AP Chemistry teacher and MSAN Co-Advisor O'Dasha Johnson and MSAN members D’Angelo Carter and Alisha Brown (L-R) at the AP Info Table in the school cafeteria, talking to students interested in knowing more about the advantages of taking AP courses.
March 2, 2016 -- Heights High offers 19 AP courses that provide college level curriculum and challenge. Minority students, however, have been under represented in AP courses at Heights High and nationally.
“We want to make sure that all students have the same opportunity and support to succeed in an AP course,” said Heights High Assistant Principal Alisa Lawson-McKinnie. “We know that so many of our students have the potential, but need encouragement and additional support.”
To capitalize on a wealth of student potential and to increase minority student enrollment in AP courses, the District recently formed a partnership with Equal Opportunity Schools, EOS. The organization provides data analysis and suggests best practices that provide equitable academic opportunities to all students.
Last fall, EOS helped the District identify 350 students who are not currently taking an AP course but who have the potential to succeed with challenging coursework. These students were invited to a February 8 morning assembly. The meeting included a panel of students currently taking AP courses, an AP teacher and an administrator.
The speakers talked about the value and satisfaction of honing the skills needed to complete college level school work and emphasized that AP courses help prepare students for both college and career.
They also cited important data from College Board showing that students who take AP courses are more likely to graduate from college.
Peer to Peer Communication
The members of the Minority Student Achievement Network, MSAN, are an important part of the District’s EOS partnership. They recently hosted an information table in the cafeteria to talk to prospective AP students and give them a peer to peer perspective about AP courses.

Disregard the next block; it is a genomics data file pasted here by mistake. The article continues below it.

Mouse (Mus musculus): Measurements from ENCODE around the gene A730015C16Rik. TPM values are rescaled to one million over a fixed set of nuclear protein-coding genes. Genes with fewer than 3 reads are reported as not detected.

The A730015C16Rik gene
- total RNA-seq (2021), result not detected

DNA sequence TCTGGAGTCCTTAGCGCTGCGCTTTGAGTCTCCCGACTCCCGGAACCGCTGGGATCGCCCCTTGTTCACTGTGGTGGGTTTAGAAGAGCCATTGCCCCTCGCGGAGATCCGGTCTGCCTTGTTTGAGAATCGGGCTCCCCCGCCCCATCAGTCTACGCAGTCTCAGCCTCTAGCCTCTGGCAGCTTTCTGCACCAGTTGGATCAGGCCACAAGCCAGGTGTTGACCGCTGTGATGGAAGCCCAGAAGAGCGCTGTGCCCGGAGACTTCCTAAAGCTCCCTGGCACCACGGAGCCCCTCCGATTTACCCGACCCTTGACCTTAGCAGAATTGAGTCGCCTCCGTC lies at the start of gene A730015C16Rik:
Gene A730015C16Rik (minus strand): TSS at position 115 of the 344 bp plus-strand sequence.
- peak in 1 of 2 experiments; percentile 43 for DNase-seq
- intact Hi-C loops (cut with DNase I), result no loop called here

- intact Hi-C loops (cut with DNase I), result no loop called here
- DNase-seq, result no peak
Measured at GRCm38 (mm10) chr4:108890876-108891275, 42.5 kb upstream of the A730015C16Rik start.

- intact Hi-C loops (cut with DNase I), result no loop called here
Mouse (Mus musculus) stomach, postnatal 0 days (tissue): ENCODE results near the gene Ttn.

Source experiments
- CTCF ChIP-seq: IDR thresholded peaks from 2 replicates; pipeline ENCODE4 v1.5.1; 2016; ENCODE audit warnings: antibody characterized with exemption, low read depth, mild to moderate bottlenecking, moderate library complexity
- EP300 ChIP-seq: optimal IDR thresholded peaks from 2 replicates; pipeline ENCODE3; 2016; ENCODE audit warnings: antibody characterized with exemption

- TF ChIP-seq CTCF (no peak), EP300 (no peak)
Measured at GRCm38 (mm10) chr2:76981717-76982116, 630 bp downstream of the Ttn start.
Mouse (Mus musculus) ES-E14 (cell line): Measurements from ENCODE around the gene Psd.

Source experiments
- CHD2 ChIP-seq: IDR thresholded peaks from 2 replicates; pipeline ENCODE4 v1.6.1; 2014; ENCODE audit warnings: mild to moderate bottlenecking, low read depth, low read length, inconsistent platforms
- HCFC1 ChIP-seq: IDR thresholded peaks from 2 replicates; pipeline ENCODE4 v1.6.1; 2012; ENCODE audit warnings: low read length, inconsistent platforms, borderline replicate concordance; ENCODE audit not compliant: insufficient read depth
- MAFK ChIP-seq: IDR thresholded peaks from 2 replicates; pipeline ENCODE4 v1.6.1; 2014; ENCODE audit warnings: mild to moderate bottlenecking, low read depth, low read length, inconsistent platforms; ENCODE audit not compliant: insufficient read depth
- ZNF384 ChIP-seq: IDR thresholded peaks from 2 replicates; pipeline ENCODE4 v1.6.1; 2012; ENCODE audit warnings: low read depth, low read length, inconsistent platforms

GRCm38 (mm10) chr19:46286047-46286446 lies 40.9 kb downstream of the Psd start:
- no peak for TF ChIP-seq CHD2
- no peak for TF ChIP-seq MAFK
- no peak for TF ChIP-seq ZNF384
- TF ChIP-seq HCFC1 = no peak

Senior MSAN members D’Angelo Carter and Alisha Brown volunteered to staff the table and were busy talking to students and distributing information about AP courses.
“AP courses are definitely harder but I know that I will be better prepared for college next year,” said D’Angelo. He is currently taking AP Chemistry and AP Calculus/AB and is interested in studying engineering or economics when he attends college next year.
Alisha is in the AP Chemistry and AP Statistics courses and definitely sees the academic advantage to enrolling in the AP courses. However, she was telling students about the opportunity for another important reason.
“When more minority students are in the AP classes, it is just more comfortable for us,” she said.
Encouragement to Enroll, Support to Persevere
After students enroll in AP courses, a vital aspect of student success is following up with strong student support. The support programs that will be implemented during the 2016-17 school year for students who are new to the AP program include: Summer AP Boot Camp, MSAN sponsored Peer to Peer tutoring and mentoring and expanding the AVID, Advancement Through Individual Determination, program.
Support for teachers is also an aspect of the EOS strategy. Recently college representatives from The University of Mount Union, Cleveland State University and Tri-C Community College held round table discussions with teachers highlighting the academic skills needed to succeed in college.
“Both encouraging students to select AP courses and beefing up our support is very important and will help us prepare more students for success in college,” said Sandy Womack, Director of Principal Leadership and Development. “Our partnership with EOS is helping us reach Goal #2 of our Strategic Plan: Educational Approach – Equity, Empowerment and Opportunities."